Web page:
Fermi LAT observation of a major flare from 3C279
Credit: NASA/DOE/Fermi LAT Collaboration

A Black Hole Ablaze

Active galaxies have voracious, central supermassive black holes with masses equivalent to millions or billions of Suns crammed into a space the size of our solar system. These supermassive black holes are feasting from a cosmic smorgasbord of galactic matter (clouds of gas and dust, and perhaps stars and other objects). As this material falls towards the black hole's event horizon (never to be seen again), it emits an enormous quantity of energetic radiation extending all the way up the to the Gamma-ray band, sometimes producing a narrow jet of particles shooting from the black hole for millions of light years into intergalactic space as well. Blazars are particularly extreme types of active galaxies, highly luminous, highly energetic and highly variable. Astronomers believe that the extreme behavior of blazars is a simple consequence of the orientation of the jet from the central black hole, which, for these galaxies, just happens to be pointing at earth. This gives us a good view down the barrel of the jet and the unstable, powerful emission that it produces. The image above is a Gamma-ray image of a large portion of the sky in June, 2015, obtained by the Large Area Telescope on the Fermi Gamma-ray Space Telescope. This image shows a bright Gamma-ray flare from a well-known blazar called 3C 279. As LAT discovered, during a few days last June, 3C 279 became as bright as the brightest Gamma-ray source, the Vela Pulsar, despite the fact that 3C 279 is millions of times more distant than the pulsar. The short Gamma-ray flare from 3C 279 suggests that a powerful disturbance occurred in a very small region near the supermassive black hole. Astronomers are still not sure what caused this outburst, or when or if it will happen again.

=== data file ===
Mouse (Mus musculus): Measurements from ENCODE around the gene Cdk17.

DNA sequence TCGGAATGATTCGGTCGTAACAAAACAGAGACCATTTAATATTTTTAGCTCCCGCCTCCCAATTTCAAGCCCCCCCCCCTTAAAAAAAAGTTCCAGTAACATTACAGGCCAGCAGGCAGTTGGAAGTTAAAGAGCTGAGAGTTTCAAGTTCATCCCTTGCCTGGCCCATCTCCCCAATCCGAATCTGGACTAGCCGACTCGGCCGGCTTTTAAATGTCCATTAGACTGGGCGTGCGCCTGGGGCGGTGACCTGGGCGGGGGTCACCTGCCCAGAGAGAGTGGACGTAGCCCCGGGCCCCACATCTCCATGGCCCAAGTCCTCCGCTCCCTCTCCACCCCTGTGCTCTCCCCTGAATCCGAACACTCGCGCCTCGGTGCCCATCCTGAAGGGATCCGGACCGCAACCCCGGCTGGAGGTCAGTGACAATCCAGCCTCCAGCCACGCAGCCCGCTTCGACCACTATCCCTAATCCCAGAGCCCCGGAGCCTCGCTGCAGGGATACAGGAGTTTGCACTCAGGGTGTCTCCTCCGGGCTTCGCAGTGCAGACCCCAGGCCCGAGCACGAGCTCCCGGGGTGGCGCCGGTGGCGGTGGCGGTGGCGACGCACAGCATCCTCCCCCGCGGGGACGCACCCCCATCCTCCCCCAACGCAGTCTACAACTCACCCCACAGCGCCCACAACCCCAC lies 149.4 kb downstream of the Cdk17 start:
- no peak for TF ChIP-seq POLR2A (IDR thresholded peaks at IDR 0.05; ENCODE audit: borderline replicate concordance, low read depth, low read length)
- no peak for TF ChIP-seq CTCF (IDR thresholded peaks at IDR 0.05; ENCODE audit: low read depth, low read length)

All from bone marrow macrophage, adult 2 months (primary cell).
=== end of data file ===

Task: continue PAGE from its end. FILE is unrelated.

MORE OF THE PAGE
Published: April 9, 2018

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Page Author: Dr. Michael F. Corcoran
Last modified Monday, 16-Apr-2018 09:16:08 EDT